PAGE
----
Last year I stopped updating Google Maps on my Android phone because Google had dropped important functionality with Google Maps 7.x. Google Maps 6.x for Android was a great tool for following mapped routes on long bicycle rides, especially randonnes of 200 km and more. After an update I had to revert to Google Maps 6.x to get it back. This also meant I could no longer allow Android to install all available updates in one go. I always had to manually confirm all updates except Maps to not lose 6.x again.

Finally Google has brought this functionality back. There are still missing bits, but at least the product seems usable again for my purposes.

On Android there is an app called Google Maps Engine, which supports loading custom maps. Select “Open a map” in the menu. You’ll get a list of maps created by you or shared with you.

This menu can be populated from a desktop machine. There you can import existing maps created for Maps 6.x. Go to and select “Open a map” (you need to be logged in to your Google account). Select “Classic My Maps”. You’ll be able to select one of your existing maps and import it in to Maps Engine. After that it will become available to the Google Maps Engine app on your Android and you can use it for navigation. The route will show as a blue line and special locations, such as my brevet PCs (“points de controle”, route check points) will show marked with a pin.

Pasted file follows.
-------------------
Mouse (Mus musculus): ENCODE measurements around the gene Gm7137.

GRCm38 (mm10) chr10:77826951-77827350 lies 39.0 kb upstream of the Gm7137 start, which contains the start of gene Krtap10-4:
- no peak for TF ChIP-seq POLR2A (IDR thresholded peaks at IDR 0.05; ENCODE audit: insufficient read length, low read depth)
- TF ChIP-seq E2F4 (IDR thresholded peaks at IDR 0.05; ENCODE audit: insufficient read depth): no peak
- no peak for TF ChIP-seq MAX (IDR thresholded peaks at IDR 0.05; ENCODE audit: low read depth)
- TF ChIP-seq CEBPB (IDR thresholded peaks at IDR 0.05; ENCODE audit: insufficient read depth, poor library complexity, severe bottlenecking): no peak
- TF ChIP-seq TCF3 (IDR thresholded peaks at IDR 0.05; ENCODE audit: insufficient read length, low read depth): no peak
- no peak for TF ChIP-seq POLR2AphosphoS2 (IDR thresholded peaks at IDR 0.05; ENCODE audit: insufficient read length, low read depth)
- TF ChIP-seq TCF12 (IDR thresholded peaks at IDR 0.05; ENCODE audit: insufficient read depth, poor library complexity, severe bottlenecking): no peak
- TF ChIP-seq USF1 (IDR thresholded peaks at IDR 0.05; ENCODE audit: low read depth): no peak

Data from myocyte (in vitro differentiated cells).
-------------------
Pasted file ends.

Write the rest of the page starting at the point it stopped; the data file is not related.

One drawback of Maps Engine on the Android compared to the old Google Maps 6.x is that it doesn’t seem to support displaying a ruler on a map yet. Thus when you zoom in or out you won’t be able to tell how far you are from any point you see on the map, whether one cm on the screen corresponds to 100 m or 10 km on the map. This is the same problem that Google Maps 7.x had when it was launched last year. Hopefully it will be fixed soon. Still, it is disconcerting that Google misses out such basic functionality when launching products. Are all their eyes on monetization these days?